Almost 3.3 million Americans claimed unemployment benefits last week – more than four times the previous record set in 1982 – as part of a widespread economic downturn caused by the coronavirus.
The surge in weekly apps surprisingly reflected the damage the viral epidemic is doing to the economy.
Layoffs will also accelerate as the US economy plunges into a recession. Revenues have plummeted in restaurants, hotels, cinemas, gymnasiums and airlines.
Auto sales are falling, and automakers have factories nearby, as most employers face loan payments and other fixed costs, so they cut jobs to save money.
As job losses increase, some economists say the country’s unemployment rate could approach 13% by May.
By comparison, the highest unemployment rate in the Great Recession, which ended in 2009, was 10%.
The economic deterioration was rapid. As recently as February, the unemployment rate was at its lowest level in 50 years, at 3.5%. And the economy was growing steadily, albeit modestly.
However, by the April to June quarter of the year, some economists believe that the economy will contract at its fastest annual rate ever recorded – a contraction that could reach 30%.
In its report on Thursday, the Labor Ministry said that 3,283 million people had applied for unemployment benefits last week, up from 282,000 the previous week.
Yet many people who have lost their jobs in recent weeks have been unable to apply for unemployment assistance because state websites and telephone systems have been overwhelmed by large numbers of candidates and froze.
The traffic jam suggests that the report actually underestimates the scale of the job cuts last week.
With layoffs on the rise, a significant increase in unemployment benefits for the millions of people who will lose their jobs as a result of the coronavirus epidemic was included in an economic relief bill that was nearing approval. final to Congress.
A provision in the bill would provide an additional US $ 600 (AUD $ 992) per week in addition to unemployment assistance provided by the states. Another would extend an additional 13 weeks of benefits beyond the six months of unemployment assistance that most states offer.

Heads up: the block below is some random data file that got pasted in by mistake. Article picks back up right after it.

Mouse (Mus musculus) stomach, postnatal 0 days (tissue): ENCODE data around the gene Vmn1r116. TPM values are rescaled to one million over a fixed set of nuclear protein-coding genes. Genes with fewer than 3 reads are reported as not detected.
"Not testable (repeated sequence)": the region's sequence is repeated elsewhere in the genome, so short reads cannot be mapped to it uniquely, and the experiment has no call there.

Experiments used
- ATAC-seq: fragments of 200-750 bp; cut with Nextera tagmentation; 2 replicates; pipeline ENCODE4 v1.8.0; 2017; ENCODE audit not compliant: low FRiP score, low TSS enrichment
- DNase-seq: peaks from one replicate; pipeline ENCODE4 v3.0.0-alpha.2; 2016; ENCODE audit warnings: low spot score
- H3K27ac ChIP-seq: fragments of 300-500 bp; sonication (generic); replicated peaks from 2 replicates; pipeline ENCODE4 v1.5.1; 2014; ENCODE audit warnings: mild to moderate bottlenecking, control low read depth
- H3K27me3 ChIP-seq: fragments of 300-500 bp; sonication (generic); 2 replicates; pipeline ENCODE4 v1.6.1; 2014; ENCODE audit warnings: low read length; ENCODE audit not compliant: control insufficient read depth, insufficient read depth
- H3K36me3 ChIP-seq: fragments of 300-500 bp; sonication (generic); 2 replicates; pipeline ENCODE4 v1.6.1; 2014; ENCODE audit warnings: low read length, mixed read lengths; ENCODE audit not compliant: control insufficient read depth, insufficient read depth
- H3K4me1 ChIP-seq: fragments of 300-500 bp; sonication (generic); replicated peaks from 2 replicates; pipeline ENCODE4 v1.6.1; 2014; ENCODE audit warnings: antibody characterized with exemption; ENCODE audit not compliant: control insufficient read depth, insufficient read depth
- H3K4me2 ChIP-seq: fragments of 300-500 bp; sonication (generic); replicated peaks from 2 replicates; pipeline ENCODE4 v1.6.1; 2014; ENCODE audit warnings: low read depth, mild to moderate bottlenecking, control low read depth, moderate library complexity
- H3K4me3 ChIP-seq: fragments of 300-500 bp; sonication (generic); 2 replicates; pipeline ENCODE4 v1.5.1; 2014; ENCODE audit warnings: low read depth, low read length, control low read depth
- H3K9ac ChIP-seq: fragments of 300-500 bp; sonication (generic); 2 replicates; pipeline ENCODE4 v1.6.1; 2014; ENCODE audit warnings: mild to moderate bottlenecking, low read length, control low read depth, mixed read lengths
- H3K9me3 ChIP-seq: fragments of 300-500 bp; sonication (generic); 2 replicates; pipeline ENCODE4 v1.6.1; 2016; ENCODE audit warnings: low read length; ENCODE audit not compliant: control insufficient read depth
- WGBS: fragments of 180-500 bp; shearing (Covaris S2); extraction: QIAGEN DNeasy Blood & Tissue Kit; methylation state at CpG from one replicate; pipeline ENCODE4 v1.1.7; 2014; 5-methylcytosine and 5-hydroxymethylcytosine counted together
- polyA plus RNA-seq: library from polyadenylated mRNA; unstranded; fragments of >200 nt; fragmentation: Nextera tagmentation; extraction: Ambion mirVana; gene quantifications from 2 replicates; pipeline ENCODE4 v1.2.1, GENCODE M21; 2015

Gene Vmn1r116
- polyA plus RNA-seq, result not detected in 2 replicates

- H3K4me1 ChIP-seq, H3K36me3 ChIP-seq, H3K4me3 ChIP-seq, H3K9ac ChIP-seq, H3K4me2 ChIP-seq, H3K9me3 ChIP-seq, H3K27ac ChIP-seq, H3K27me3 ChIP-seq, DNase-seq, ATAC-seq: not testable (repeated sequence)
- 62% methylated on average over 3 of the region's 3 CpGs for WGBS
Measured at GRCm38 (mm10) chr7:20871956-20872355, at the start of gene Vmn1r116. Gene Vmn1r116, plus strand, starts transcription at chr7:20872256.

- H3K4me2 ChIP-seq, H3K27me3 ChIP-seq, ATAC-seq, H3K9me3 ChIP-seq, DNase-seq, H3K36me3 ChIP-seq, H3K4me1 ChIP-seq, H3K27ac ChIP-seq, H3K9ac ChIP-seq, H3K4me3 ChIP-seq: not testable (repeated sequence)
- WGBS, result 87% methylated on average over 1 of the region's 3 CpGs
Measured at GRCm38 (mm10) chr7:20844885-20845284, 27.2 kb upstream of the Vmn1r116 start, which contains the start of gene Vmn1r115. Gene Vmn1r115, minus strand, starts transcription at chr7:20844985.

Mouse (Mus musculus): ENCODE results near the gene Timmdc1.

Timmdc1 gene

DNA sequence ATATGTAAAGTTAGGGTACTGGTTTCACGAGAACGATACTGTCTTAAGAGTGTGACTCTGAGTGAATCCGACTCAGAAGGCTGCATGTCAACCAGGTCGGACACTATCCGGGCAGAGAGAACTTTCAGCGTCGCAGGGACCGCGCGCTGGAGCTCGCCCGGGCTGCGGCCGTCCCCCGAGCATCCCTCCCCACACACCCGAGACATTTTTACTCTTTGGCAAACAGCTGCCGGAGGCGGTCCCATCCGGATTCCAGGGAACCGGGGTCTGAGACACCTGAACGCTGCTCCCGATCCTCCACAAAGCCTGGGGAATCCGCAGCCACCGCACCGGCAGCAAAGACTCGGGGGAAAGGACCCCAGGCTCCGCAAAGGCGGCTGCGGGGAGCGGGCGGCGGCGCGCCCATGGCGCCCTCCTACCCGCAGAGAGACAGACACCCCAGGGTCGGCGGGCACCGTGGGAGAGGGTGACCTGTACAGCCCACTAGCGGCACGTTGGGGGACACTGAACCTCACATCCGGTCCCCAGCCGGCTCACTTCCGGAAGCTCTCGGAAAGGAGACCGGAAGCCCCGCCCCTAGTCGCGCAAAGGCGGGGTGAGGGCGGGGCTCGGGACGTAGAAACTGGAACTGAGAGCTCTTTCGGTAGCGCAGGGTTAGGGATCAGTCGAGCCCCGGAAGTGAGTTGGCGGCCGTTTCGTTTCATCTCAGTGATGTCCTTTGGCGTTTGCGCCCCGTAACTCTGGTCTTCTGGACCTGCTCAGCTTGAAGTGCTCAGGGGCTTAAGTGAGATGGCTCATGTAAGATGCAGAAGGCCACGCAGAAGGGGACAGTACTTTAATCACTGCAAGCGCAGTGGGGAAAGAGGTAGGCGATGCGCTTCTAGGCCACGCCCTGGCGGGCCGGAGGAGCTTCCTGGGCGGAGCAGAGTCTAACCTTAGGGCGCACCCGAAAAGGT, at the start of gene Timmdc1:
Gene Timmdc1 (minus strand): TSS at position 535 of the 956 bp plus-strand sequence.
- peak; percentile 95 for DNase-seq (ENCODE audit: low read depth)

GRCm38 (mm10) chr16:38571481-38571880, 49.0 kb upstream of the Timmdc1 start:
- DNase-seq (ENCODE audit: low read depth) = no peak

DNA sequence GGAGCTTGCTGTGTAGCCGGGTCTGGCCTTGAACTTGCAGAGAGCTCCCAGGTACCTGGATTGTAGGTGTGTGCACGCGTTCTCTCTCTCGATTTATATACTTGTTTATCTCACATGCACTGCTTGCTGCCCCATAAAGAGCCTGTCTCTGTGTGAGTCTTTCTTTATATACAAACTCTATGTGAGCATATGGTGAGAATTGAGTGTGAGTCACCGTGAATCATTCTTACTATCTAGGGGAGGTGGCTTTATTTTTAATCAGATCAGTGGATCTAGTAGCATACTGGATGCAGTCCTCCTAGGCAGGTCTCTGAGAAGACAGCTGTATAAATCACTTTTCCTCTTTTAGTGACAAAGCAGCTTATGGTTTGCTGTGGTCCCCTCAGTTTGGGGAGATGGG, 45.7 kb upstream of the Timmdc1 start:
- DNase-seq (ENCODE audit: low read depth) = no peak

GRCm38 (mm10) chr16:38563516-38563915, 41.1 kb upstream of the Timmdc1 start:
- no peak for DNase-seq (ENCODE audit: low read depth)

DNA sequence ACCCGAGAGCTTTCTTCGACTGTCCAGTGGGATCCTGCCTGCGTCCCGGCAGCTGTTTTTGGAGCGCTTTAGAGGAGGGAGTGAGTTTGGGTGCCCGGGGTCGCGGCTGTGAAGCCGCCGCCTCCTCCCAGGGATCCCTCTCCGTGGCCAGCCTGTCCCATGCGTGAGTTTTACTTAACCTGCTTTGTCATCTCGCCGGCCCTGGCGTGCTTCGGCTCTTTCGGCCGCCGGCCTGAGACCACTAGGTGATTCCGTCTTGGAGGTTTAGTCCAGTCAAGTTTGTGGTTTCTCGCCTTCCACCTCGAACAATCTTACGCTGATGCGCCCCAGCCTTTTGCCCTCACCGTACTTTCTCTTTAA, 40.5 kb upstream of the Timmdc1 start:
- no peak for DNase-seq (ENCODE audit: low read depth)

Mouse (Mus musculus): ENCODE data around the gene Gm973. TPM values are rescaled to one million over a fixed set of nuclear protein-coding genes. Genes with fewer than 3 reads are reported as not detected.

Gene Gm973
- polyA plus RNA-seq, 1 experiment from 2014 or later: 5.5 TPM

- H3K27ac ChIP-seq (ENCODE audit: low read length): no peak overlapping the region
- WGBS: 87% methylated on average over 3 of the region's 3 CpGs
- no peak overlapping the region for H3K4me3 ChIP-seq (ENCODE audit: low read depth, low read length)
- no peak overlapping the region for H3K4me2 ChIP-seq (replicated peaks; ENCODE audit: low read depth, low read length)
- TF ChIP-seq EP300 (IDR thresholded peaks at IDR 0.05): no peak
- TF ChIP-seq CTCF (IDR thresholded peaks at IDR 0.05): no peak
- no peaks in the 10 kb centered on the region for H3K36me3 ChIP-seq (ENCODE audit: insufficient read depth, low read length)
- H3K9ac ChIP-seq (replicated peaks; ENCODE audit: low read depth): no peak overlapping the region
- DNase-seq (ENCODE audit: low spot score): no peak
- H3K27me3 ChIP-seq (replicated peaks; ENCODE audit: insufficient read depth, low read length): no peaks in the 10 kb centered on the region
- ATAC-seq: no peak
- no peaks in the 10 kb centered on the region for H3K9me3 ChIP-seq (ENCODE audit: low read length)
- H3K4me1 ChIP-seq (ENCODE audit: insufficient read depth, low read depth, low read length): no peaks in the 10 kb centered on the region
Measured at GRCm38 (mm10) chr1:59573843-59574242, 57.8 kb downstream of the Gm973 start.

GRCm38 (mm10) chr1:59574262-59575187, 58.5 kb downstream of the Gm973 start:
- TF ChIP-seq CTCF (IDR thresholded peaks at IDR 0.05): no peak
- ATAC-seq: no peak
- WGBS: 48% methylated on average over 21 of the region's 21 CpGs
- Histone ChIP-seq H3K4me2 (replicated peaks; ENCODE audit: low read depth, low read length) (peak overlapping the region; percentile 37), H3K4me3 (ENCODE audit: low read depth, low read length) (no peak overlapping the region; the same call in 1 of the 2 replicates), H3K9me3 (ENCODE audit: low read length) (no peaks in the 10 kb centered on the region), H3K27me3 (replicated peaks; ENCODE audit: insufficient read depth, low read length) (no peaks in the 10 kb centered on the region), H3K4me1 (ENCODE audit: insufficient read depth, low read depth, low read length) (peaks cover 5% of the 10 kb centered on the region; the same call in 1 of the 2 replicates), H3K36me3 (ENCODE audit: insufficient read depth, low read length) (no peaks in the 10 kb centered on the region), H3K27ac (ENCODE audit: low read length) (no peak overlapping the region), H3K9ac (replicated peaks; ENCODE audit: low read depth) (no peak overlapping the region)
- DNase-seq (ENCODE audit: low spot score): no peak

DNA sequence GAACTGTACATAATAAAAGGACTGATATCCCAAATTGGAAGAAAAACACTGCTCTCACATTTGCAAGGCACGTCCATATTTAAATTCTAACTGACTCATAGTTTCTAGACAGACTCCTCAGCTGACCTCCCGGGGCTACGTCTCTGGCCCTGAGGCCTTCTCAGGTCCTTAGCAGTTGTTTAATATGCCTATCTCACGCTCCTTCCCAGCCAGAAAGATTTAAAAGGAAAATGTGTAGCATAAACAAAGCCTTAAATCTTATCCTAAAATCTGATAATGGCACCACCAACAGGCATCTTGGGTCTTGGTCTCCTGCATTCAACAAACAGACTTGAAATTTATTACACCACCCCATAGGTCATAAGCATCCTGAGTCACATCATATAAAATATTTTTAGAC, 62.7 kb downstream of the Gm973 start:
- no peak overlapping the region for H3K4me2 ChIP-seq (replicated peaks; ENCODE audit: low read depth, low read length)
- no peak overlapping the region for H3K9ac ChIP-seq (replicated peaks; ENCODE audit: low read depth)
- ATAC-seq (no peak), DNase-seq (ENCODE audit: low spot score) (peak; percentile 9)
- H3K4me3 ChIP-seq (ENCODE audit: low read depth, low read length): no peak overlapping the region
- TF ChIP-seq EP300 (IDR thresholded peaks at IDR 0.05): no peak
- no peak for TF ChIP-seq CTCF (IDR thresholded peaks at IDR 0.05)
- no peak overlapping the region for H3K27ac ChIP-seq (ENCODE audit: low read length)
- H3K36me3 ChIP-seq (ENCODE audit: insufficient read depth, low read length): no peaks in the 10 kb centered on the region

The new legislation would also extend unemployment benefits, for the first time, to concert workers and other people who are not on the company’s payroll.
Separate legislation passed last week provides up to US $ 1 billion (AU $ 1.6 billion) to states to improve their ability to process claims. But this money will take time to be disbursed.
Meanwhile, Wall Street gained more ground as the record number of weekly jobless claims fell short of investors’ worst fears while strengthening the case for further stimulus to tackle the economic impact of the coronavirus pandemic.
The S&P 500 is now on track for its third consecutive session of gains, the longest duration of the index since February 12, but has only recovered a fraction of the nearly $ 8 trillion in lost value since a record high last month, the pandemic has shown no signs. peak.
Traders expect wilder swings as fears of a deep and lasting global recession and corporate flaws rage amid a disruption in trading activity.
“This is the start of the really bad numbers we’re going to see for the foreseeable month,” said Subadra Rajappa, head of US rate strategy at Societe Generale in New York.
The CBOE volatility index fell 4.4 points at the start of the session on Thursday, but was still close to levels much higher than in 2018 and 2019.
United Airlines, Delta and American Airlines increased 5.4% to 8%, while Boeing increased 7%, with the US Senate aid bill including a $ 58 billion provision for the aerospace industry.
At 10:00 am local time, the Dow Jones Industrial Average rose 631.29 points, or 2.98%, to 21,831.84, and the S&P 500 rose 75.07 points, or 3.03%, at 2,550.63. The Nasdaq Composite rose 194.36 points, or 2.63%, to 7,578.66.
The top 11 S&P sectors traded higher, gaining 2.9% in tech stocks, which gave the strongest boost.
The advanced problems outnumbered the declines by almost 5 to 1 on the NYSE and 4 to 1 on the Nasdaq.
The S&P index recorded no new high or low over 52 weeks, while the Nasdaq recorded a new high and six new lows.